PHILADELPHIA – There was a long line of people waiting to take a picture with Jose Henriquez at Philadelphia’s Kimmel Center Thursday night. People were shuffled in and out, assembly line style, so everyone could take a turn. Elderly women, young ladies in heels so high one tripped downstairs – and even little kids wanted a photo with him and some Chilean flags after a screening of “The 33.”
Henriquez is one of Los 33, the group of Chilean miners who were trapped 2,300 feet underground for 69 days in 2010. A Pentecostal Christian for most of his life, Henriquez would often sit in the center of a semicircle of men, and lead them all in prayer. This was a role he assumed naturally, as someone who had experience with street preaching in his life pre-disaster. He eventually won the nickname El Pastor. “We had a captive church,” he told the audience Thursday night after the screening, to laughter.
The screening, held by La Esperanza, a religious nonprofit in Philadelphia whose mission is to “strengthen Hispanic communities,” was attended by almost 260 people. It was an audience comprised of Latino clergy, university presidents, political leaders and high school and college students.
Gladys Gordon, a Chilean chancellor for the local consulate, was in attendance. At the reception before the screening, bartenders served big glasses of Chilean wine.
The screening and Q and A that followed was not Jose Henriquez’s first rodeo. He’s been traveling for five years speaking about the horrifying ordeal in the Copiapo mine. Philadelphia was his last stop on a multi-city tour that included church visits in Los Angeles and screenings in Dallas and Miami. For part of the tour, he was joined by another miner, Ariel Ticona, as well as Greg Hall, a driller who worked on mine rescue efforts back in 2010.
The miners were excited to see the book, called “Deep Dark Down,” finally near its release date as a major motion picture. All 33 miners gave extensive testimony to the filmmaker, Henriquez said. He told the audience that he and his fellow miners were hoping they could receive compensation from some the film’s profits.
Some audience members were also deeply concerned to discover that the company that owned the mine was not found at fault by the Chilean government, and was not required to pay miners a settlement. Henriquez told the audience that while he and the other 32 men “were not blessed” to work for the owners of the mine, one positive from the film and the accident is that it is creating awareness about how dangerous mining can be. The ultimate hope is to strengthen worker protections.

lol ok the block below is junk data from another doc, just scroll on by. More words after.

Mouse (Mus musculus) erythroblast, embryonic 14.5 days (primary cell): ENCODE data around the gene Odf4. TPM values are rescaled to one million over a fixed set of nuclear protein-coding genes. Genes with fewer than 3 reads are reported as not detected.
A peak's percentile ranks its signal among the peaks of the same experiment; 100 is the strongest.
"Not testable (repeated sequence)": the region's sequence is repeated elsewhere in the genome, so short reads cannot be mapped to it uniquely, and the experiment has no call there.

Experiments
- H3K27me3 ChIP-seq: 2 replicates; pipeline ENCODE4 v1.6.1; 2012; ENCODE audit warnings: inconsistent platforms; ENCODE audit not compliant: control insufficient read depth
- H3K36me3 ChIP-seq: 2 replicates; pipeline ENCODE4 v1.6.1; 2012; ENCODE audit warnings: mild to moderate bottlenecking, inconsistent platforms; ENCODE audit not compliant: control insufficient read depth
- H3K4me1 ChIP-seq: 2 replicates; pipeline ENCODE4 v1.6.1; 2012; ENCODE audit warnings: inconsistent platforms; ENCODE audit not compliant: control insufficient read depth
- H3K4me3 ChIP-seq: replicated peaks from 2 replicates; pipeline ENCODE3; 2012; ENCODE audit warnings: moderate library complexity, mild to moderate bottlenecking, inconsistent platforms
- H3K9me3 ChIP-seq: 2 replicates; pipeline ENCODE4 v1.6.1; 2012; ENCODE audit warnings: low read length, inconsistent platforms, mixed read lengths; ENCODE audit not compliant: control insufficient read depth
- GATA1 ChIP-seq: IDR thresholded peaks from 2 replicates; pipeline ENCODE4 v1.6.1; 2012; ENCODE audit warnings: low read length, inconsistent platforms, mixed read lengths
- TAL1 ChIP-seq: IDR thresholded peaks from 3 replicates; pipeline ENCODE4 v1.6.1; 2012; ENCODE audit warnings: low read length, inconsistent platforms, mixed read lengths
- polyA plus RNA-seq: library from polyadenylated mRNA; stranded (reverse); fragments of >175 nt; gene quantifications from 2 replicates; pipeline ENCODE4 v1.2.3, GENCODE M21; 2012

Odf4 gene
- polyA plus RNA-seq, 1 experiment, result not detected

Henriquez is one of the fourteen older miners who received a small pension from the government, but he said, at around $500 a month “it can’t support a family.” Many of the miners have health problems. Henriquez himself has issues with his lungs. Other miners have had a hard time finding work, and some have returned to below-ground work once again.
People in the audience were overwhelmingly moved by Henriquez’s testimony, as well as his portrayal in the film. A 14-year-old named Jordan who is mulling a career in the ministry found Henriquez’s character the most moving. “Definitely someone who I could look up to really highly,” he said.
Widilia Ortiz, an older woman from Camden said, “I think he was a key person in what happened to them. He gave them the hope to survive,” adding that Henriquez gave the men something to live for. “God put him in there to give them the support that they needed spiritually.”
“For me it was amazing as a man of God to hear what he was saying about what was going on down there...Where there was supposed to be no hope, in the darkness of that place, there was hope,” Hector Villaveitia, a Bible teacher at Esperanza high school said, “At some point in our travel through life, we lose faith. But we need to receive or look for that hope, within us.”
For many of the men in the mine, Henriquez provided that.